California snafu releases personal info of nearly 4,000 gun safety instructors
The private information of thousands of California firearms instructors was accidentally released by the state late last year in response to a journalist’s Freedom of Information request.
The data request was made in August, when a reporter for Southern California Public Radio (KPCC), an NPR affiliate, sought all information on Firearms Safety Certifications available from the California Department of Justice.
The information was released in October, and a clerical error gave the reporter wide access to the personal information of 3,424 firearms instructors -- whose dates of birth, driver’s license numbers and California identification numbers were handed over, according to NRA-ILA, the legislative arm of the National Rifle Association.
The error was caught two months later, and the California DOJ sent out a letter to all of the Golden State’s instructors letting them know their personal information had been compromised.
“The Department discovered the data breach on October 17, 2016, and notified the requestor of the error and asked that the information be destroyed and that no further dissemination of it occur,” said the letter, sent by the Office of the Attorney General Kamala Harris. Harris is now a U.S. senator.
The letter also recommended the firearm instructors place a fraud alert on their credit. Since driver's license numbers are appealing to identity thieves, a fraud alert could prevent criminals from misusing someone's personal data.
NRA officials blasted the California DOJ for its data breach and questioned why it took the department so long to alert the thousands who were affected.
“This privacy breach is just another example of the California Department of Justice’s disregard for the rights of gun owners,” Jennifer Baker, director of public affairs for the NRA, said to FoxNews.com. “There’s no reason why the private information of firearms instructors should have been released – the DOJ redacts information all the time."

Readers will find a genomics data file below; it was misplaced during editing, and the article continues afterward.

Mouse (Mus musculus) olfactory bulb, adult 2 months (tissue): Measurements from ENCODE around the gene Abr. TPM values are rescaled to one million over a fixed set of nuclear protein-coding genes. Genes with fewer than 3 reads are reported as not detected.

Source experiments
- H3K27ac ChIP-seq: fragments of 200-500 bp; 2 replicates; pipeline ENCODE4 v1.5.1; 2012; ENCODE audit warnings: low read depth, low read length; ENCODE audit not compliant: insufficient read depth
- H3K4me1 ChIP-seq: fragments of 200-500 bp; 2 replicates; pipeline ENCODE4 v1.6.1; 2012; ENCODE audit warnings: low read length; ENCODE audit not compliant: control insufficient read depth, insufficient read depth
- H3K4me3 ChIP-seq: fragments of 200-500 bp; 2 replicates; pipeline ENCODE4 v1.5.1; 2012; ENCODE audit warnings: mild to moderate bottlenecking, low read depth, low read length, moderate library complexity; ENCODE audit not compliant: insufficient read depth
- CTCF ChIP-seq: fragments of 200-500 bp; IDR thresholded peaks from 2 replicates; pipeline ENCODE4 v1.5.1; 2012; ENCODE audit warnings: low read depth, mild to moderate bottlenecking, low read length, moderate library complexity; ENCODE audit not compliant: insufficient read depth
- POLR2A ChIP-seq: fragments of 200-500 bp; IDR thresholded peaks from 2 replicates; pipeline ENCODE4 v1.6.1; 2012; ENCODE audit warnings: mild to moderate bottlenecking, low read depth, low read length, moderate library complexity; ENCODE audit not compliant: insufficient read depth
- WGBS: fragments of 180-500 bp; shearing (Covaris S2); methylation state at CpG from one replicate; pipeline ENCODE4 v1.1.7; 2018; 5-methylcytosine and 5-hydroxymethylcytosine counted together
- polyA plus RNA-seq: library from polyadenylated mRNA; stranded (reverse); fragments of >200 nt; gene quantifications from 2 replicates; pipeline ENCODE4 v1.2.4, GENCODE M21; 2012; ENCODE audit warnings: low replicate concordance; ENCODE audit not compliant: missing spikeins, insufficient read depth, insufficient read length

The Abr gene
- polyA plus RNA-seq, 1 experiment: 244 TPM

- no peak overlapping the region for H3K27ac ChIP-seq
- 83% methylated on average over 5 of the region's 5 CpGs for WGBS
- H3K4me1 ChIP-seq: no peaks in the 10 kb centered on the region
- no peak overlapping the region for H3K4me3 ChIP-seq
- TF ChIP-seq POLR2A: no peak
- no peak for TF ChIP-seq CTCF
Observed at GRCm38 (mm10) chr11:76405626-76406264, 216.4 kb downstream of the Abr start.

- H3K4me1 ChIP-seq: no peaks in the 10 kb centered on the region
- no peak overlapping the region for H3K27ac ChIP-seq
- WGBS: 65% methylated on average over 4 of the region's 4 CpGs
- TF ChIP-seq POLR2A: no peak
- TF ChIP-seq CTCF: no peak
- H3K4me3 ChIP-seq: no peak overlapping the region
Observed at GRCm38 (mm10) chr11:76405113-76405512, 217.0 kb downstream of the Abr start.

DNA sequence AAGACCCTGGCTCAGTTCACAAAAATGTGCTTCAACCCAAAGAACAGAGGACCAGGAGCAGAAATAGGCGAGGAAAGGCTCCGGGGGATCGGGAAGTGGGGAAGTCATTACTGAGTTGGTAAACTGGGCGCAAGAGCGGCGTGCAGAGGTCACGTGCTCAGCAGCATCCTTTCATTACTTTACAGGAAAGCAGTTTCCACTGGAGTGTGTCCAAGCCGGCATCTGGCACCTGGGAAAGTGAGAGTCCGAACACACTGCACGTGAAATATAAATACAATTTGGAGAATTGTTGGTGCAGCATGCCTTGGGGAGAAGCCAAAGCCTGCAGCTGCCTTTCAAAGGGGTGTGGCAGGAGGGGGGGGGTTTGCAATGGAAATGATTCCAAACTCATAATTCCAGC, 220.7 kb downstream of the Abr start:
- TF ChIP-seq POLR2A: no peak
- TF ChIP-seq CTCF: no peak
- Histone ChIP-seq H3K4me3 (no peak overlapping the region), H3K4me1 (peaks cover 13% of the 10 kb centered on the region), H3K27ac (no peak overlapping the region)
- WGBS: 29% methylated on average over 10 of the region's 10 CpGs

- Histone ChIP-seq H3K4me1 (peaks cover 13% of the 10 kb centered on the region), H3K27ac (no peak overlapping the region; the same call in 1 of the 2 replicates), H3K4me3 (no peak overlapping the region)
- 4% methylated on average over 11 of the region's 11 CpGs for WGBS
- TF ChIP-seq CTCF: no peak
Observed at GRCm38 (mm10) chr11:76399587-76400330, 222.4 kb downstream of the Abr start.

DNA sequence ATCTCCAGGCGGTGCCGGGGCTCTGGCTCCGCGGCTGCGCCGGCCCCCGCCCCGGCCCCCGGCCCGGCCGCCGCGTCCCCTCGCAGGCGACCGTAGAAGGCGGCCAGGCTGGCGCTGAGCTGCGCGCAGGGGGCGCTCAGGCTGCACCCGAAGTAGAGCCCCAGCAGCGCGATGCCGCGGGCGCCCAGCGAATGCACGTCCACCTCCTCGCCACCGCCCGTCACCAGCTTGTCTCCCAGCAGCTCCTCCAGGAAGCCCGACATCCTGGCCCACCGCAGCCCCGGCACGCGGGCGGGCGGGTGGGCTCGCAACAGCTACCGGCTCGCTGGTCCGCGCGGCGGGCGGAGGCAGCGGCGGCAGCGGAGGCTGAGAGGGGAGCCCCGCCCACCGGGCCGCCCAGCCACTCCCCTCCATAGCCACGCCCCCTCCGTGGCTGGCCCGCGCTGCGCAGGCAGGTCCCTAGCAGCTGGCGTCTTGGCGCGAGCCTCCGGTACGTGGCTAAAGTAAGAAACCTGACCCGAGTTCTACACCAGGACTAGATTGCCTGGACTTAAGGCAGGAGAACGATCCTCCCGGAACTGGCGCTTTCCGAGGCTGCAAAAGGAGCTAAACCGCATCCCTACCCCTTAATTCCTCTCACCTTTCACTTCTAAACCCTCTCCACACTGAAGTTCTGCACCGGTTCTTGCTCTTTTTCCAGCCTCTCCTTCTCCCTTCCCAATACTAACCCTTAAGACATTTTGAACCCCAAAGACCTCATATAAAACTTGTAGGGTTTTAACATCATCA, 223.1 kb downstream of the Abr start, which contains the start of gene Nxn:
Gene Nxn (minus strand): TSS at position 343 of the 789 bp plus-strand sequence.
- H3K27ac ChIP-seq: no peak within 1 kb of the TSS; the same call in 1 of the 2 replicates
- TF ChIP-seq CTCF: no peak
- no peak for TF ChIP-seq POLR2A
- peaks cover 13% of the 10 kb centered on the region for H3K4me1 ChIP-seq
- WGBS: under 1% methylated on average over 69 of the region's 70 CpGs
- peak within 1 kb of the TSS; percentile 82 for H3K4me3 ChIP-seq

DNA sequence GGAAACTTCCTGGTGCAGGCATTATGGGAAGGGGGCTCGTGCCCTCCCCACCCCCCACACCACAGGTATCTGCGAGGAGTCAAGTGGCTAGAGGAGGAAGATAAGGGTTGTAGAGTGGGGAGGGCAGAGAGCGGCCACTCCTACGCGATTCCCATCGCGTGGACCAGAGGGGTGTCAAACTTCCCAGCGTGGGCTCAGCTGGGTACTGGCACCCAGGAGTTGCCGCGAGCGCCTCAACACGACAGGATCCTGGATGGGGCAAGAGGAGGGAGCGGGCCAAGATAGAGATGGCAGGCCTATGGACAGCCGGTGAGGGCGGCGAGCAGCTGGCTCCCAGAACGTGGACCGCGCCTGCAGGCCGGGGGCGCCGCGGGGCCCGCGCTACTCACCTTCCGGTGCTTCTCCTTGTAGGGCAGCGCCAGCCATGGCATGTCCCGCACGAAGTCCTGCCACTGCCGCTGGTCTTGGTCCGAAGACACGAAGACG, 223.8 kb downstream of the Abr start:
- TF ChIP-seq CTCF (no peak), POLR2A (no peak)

Baker also questioned the length of time it took the state to inform victims of the breach.
“It’s time the California government start awarding gun owners the same respect as it does non-gun owners.”
Some security experts said that while it wasn't a significant data breach, there is still cause for concern.
“The main concern, if any, would be identity theft, simply because it is so prevalent,” police consultant and retired Los Angeles Police Lt. Raymond Foster said to FoxNews.com. “I don’t think anyone would threaten these instructors, but one concern is that many of them are retired police officers and that could put them at an additional risk. Most of them when they are off-duty like to lie low and blend in.
“But I’d imagine that NPR would never publish this info and would likely just rip it up.”
The reporter, who the NRA-ILA identifies as Aaron Mendelson, acknowledged in his FOIA request that part of his request would be redacted.
“…Please inform me of the redaction and the legal justification for it,” said the request, which was obtained by FoxNews.com.
Since receiving the data, it appears that none of the information has been published in any recent stories. In its letter to firearm instructors, the California DOJ said that it had asked the reporter to destroy the information he received and if he did not do so he would face legal action.
Neither Mendelson nor officials for Southern California Public Radio immediately returned calls for comment.
Gun instructors in California took the news of their information being released in stride. Dennis Santiago, an independent gun safety instructor in the Los Angeles area, who received the DOJ letter, told FoxNews.com he at first thought it was a hacking incident.
“I was speaking with other instructors at a gun shop about it and they didn’t seem too concerned,” Santiago said. "They took it as being the cost of being in America.”